Where once VirSyn’s product line featured just a relatively small selection of interesting synths, it now includes a reverb, a tape simulator and, thanks to the addition of Matrix, a vocoder. This is a cross-platform plug-in that’s available in AU, VST, RTAS, and even VST3 formats.
Matrix’s GUI is a study in economy. A large display area does triple duty, enabling control over the pan position and level of each of the 32 bands, and giving you access to the Channel Matrix, with which you can route any of the incoming analysis bands to any of the 32 channels of the synthesis filter. You can, for example, use a modulator’s low frequencies to control the carrier’s highs. Powerful stuff.
Below this display you’ll find a smattering of knobs and switches for adjusting the envelope times of the vocoder itself. Matrix uses noise to simulate ‘unvoiced’ phenomes such as S and F sounds. You can adjust the mix between voiced and unvoiced elements, or switch the latter out altogether.
The vocoder section also provides attack and decay for tweaking the envelope follower’s behaviour, along with a formant control for those gender-bending effects. Finally, a Bridge parameter can be used to fill the gaps when there’s a pause in the input signal.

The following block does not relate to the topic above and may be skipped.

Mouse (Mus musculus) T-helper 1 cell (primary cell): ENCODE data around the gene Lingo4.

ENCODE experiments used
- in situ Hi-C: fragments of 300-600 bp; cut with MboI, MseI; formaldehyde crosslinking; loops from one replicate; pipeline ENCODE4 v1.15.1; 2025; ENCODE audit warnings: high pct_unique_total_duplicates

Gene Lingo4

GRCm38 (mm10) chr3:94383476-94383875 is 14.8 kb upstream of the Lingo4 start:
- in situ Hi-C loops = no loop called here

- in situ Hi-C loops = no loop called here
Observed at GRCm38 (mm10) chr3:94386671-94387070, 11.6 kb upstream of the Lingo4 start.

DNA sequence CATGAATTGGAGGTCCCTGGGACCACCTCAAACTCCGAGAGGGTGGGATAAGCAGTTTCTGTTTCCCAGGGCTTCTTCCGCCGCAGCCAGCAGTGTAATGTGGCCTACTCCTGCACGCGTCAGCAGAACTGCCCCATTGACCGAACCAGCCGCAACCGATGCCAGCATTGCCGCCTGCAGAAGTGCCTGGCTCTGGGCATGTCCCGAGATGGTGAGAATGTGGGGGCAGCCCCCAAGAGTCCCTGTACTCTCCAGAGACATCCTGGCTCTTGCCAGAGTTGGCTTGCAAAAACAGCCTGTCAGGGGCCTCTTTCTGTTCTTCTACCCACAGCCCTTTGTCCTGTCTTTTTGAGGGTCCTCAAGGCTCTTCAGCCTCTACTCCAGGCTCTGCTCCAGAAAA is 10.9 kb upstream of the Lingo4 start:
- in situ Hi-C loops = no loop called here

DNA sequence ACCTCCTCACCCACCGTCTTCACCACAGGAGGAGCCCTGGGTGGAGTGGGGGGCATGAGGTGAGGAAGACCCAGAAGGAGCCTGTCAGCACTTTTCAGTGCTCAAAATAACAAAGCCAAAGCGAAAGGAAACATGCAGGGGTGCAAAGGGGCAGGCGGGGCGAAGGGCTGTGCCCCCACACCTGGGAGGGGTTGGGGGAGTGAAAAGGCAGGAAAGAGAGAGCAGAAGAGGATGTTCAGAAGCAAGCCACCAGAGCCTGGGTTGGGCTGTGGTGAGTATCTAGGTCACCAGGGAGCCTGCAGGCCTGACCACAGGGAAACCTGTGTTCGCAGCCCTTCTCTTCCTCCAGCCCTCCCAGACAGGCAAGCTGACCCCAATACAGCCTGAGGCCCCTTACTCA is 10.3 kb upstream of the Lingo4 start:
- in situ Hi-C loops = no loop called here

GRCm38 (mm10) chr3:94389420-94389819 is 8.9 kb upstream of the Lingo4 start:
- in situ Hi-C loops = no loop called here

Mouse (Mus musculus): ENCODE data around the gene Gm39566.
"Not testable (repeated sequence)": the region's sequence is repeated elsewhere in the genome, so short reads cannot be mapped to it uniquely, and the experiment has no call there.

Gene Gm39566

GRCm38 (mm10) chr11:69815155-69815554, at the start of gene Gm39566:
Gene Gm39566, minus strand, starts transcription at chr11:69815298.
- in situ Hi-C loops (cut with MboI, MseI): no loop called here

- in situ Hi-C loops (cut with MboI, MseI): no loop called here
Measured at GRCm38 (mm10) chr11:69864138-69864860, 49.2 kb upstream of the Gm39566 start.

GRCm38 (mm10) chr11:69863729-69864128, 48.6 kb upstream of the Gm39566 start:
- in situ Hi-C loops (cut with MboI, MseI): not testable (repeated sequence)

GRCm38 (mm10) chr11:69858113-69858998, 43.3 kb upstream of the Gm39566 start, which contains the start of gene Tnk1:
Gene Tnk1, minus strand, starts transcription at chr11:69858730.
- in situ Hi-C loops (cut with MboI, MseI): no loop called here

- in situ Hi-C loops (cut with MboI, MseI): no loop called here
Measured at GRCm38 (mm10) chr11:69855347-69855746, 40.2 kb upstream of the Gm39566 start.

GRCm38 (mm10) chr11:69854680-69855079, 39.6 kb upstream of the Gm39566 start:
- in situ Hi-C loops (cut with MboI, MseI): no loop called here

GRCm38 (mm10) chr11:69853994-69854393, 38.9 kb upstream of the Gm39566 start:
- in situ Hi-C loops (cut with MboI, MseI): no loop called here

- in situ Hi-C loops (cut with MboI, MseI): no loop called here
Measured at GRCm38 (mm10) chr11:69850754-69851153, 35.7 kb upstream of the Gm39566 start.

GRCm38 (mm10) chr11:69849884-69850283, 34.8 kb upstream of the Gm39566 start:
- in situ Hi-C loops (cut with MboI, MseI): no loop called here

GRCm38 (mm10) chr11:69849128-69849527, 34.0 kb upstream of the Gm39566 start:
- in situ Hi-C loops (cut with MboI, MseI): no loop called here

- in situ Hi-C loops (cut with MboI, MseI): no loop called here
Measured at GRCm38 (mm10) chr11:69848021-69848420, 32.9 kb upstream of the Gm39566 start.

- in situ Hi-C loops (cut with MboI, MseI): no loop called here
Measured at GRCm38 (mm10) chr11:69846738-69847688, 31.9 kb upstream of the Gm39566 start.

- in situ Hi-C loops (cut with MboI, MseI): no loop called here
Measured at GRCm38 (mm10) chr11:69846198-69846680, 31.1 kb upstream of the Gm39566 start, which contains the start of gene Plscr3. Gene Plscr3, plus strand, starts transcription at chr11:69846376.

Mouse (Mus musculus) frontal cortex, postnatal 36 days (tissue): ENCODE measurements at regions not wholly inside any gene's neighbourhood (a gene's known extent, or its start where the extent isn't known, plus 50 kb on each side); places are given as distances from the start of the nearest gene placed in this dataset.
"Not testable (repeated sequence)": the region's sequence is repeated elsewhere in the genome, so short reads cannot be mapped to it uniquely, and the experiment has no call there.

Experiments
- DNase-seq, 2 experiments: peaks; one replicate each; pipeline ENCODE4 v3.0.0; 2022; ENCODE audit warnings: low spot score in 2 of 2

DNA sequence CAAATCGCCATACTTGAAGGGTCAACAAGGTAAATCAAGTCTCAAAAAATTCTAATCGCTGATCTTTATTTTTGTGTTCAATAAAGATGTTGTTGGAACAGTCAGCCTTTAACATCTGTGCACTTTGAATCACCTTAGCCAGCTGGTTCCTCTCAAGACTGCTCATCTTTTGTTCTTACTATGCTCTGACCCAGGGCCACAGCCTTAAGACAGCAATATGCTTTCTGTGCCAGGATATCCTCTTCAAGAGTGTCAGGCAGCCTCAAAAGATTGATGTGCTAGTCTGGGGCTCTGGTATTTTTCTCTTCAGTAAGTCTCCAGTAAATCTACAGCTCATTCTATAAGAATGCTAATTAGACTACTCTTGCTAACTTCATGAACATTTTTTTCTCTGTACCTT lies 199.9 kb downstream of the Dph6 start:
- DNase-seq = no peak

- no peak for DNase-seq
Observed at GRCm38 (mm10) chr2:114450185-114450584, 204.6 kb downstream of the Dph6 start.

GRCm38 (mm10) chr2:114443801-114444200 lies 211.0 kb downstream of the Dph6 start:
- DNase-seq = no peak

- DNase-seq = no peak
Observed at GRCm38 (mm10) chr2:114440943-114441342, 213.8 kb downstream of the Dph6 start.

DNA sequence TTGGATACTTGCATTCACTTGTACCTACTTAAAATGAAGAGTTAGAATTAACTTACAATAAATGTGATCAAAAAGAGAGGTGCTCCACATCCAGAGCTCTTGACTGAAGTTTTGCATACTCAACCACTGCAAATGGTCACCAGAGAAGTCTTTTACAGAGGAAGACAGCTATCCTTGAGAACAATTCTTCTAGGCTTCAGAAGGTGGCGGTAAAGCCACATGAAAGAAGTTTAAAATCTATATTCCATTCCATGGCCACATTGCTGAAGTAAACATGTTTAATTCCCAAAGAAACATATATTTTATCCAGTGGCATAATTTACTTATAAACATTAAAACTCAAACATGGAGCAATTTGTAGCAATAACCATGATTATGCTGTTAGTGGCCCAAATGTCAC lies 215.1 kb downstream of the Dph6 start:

If your host enables you to assign sidechain inputs, Matrix can use any signal as a carrier, or, if you prefer, you can avail yourself of the simple onboard synthesizer. The Generator section provides control over the synth (a polyphonic pulse wave generator), with coarse and fine pitch controls, spread and density knobs, and a pair of switches to enable you to activate the synth and pitch follower.
Yep, you read that right: Matrix can track the pitch of the input and apply it to the pulse generator. Or you can, of course, use incoming MIDI notes instead.
MIDI learn can be employed to link any knob to an external controller. Alas, such niceties are not extended to the Channel Matrix itself, though we had a grand old time using the mouse to manipulate the 32 bands.
So how does it sound? In a word: fantastic. Matrix’s envelope followers seem to be blazingly fast, imparting crystalline clarity to the modulated signal. To be frank, we didn’t expect this kind of intelligibility from a vocoder with a mere 32 filter channels.
VirSyn’s 8-pole filters are likely responsible for some of the precision on display, and the level of control provided helps to smooth out any rough edges.
Matrix is simple to use, and the thoughtful interface ensures that it’s easy to achieve impressive results. The selection of factory presets is a bit anaemic, but there are enough there to cover the common applications. If you require exceptional vocoding clarity and the added benefit of pitch tracking, Matrix is well worth the price of admission.